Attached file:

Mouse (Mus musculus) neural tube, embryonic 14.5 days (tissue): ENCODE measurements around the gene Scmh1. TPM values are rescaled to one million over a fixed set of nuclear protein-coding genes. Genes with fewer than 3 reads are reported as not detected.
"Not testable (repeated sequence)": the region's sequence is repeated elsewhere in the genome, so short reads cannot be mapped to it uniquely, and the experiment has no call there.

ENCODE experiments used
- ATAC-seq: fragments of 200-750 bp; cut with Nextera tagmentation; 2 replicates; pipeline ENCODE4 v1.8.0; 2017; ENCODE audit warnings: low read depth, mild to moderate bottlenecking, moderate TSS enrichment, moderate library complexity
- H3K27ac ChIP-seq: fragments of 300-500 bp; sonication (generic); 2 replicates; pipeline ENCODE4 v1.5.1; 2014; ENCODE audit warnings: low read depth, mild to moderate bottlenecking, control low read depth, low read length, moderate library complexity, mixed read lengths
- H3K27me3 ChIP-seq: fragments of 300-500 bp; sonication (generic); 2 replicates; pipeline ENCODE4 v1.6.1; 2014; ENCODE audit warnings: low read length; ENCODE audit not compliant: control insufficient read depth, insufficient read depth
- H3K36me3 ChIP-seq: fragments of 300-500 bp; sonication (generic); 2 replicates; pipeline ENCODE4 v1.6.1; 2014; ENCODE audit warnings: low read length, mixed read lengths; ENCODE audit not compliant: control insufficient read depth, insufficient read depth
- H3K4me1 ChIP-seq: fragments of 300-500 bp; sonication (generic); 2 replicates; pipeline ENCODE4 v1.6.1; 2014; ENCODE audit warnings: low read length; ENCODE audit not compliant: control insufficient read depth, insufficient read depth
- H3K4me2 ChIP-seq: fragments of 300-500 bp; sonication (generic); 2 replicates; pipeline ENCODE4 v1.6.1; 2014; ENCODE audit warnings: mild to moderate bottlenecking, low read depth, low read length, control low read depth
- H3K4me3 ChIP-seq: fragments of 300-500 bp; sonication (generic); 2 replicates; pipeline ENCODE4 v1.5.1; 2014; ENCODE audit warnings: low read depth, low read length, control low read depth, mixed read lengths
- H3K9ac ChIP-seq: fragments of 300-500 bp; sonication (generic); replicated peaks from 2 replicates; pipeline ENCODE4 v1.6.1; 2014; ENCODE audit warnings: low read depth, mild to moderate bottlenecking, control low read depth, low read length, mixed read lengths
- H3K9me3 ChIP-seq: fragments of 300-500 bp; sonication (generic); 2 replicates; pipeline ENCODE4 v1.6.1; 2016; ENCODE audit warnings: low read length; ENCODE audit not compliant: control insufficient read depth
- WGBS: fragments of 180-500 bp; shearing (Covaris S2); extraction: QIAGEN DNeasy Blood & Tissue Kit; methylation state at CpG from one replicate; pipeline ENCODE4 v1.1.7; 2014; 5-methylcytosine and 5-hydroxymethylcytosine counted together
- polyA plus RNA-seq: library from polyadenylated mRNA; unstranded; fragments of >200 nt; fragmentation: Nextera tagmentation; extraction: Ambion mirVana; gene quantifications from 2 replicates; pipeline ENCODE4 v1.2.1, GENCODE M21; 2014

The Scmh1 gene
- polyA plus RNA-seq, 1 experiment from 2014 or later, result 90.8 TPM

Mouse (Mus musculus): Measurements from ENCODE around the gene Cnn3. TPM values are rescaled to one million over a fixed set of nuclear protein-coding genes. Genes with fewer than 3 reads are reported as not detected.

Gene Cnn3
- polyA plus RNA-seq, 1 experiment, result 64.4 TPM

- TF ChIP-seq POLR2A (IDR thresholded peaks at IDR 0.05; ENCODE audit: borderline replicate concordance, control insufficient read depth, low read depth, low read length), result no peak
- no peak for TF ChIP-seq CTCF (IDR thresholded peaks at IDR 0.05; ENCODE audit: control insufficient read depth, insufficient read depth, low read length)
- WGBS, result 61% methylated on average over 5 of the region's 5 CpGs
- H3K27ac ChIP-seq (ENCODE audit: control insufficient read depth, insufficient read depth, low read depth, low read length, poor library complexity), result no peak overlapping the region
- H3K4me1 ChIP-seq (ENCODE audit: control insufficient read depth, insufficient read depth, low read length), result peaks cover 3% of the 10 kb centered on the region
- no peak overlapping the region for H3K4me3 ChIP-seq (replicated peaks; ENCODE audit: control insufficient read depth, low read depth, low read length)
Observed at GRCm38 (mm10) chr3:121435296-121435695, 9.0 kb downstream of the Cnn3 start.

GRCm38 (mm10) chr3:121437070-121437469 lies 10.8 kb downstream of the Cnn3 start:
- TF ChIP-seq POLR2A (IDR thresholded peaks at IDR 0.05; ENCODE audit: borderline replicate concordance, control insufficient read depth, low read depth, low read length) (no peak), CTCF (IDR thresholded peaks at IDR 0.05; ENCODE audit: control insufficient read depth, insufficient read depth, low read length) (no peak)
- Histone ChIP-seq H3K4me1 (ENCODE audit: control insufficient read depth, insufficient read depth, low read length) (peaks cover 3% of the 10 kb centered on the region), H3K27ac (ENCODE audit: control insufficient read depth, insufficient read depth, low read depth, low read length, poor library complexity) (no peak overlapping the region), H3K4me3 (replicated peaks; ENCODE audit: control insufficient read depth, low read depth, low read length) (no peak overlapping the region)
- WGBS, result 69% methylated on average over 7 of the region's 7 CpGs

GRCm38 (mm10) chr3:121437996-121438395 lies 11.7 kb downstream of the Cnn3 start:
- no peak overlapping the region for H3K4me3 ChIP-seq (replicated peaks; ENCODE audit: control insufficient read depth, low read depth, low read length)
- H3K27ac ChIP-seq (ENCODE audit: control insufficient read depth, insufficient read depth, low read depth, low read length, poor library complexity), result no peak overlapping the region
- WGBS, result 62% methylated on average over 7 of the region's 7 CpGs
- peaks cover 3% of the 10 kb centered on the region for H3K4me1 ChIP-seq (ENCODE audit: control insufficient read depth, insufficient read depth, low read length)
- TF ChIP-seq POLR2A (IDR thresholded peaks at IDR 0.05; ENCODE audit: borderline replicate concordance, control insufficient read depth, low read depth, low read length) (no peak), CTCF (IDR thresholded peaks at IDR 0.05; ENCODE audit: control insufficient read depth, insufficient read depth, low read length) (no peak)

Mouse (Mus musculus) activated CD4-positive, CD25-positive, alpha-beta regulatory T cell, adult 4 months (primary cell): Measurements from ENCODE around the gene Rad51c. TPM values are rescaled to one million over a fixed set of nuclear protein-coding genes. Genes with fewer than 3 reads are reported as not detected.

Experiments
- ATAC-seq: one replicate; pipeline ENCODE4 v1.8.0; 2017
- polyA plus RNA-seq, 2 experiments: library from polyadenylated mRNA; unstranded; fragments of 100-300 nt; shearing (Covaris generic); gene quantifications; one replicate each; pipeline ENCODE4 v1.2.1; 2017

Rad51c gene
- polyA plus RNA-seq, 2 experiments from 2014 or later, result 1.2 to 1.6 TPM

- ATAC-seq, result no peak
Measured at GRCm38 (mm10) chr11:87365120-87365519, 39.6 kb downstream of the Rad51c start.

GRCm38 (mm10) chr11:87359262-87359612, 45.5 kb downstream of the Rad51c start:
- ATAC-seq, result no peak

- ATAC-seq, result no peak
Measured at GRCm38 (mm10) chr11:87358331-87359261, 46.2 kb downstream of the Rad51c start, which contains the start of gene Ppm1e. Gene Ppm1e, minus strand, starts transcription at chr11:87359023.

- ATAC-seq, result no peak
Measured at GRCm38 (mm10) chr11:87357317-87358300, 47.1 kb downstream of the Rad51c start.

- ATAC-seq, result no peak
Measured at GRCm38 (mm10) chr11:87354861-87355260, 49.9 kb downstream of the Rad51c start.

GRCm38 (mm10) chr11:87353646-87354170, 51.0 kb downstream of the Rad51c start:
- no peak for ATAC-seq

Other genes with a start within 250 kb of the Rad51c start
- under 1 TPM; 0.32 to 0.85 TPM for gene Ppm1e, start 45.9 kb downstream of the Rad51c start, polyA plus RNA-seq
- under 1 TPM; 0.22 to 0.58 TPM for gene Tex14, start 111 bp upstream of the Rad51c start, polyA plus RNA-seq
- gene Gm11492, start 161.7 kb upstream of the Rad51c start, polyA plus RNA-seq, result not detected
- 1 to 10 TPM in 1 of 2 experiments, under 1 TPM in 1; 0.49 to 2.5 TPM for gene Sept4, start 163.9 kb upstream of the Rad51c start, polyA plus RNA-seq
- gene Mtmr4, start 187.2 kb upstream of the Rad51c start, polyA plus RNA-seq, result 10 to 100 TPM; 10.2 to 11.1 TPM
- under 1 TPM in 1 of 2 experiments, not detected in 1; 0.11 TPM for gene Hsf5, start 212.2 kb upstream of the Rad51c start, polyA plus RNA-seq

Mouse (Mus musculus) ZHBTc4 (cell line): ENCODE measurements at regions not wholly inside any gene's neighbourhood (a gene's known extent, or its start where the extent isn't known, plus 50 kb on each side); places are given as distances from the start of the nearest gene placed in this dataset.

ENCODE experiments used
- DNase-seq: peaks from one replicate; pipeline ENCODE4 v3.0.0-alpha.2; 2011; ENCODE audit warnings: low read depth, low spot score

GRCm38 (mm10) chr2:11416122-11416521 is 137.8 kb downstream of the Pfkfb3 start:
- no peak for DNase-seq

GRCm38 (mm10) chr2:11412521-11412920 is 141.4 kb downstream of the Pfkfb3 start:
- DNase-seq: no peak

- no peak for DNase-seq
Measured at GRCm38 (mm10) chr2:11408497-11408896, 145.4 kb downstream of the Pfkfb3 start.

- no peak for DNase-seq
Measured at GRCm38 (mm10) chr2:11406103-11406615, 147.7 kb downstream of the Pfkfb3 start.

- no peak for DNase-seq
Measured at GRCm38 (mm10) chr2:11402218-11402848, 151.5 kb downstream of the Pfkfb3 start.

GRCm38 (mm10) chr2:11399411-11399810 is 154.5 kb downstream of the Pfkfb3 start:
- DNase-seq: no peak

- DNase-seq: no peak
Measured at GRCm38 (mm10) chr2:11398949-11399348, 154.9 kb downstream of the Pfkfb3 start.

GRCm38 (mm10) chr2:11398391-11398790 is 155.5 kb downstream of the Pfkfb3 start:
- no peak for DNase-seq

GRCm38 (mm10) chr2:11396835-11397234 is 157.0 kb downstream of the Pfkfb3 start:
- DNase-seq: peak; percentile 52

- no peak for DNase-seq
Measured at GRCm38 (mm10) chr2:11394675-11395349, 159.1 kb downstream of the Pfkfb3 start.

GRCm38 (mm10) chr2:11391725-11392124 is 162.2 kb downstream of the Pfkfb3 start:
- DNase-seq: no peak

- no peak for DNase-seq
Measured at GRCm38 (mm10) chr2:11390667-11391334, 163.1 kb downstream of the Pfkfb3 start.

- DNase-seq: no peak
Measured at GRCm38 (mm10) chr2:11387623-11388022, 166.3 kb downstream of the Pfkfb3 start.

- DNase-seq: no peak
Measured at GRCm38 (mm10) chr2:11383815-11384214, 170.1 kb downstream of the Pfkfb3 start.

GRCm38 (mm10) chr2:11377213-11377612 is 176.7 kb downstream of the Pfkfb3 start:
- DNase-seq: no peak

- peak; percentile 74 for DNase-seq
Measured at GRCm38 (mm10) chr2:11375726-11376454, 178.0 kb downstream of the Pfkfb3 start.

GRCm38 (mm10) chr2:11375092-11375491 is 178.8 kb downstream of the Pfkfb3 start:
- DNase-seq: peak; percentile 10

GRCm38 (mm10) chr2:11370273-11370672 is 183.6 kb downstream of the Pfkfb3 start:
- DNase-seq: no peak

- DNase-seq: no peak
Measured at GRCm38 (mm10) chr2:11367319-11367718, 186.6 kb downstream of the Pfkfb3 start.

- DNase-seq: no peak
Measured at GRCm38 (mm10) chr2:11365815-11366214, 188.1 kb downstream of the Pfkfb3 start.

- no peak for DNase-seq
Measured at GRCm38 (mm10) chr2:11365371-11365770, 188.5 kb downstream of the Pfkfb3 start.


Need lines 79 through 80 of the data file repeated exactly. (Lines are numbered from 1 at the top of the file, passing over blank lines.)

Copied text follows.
GRCm38 (mm10) chr2:11398391-11398790 is 155.5 kb downstream of the Pfkfb3 start:
- no peak for DNase-seq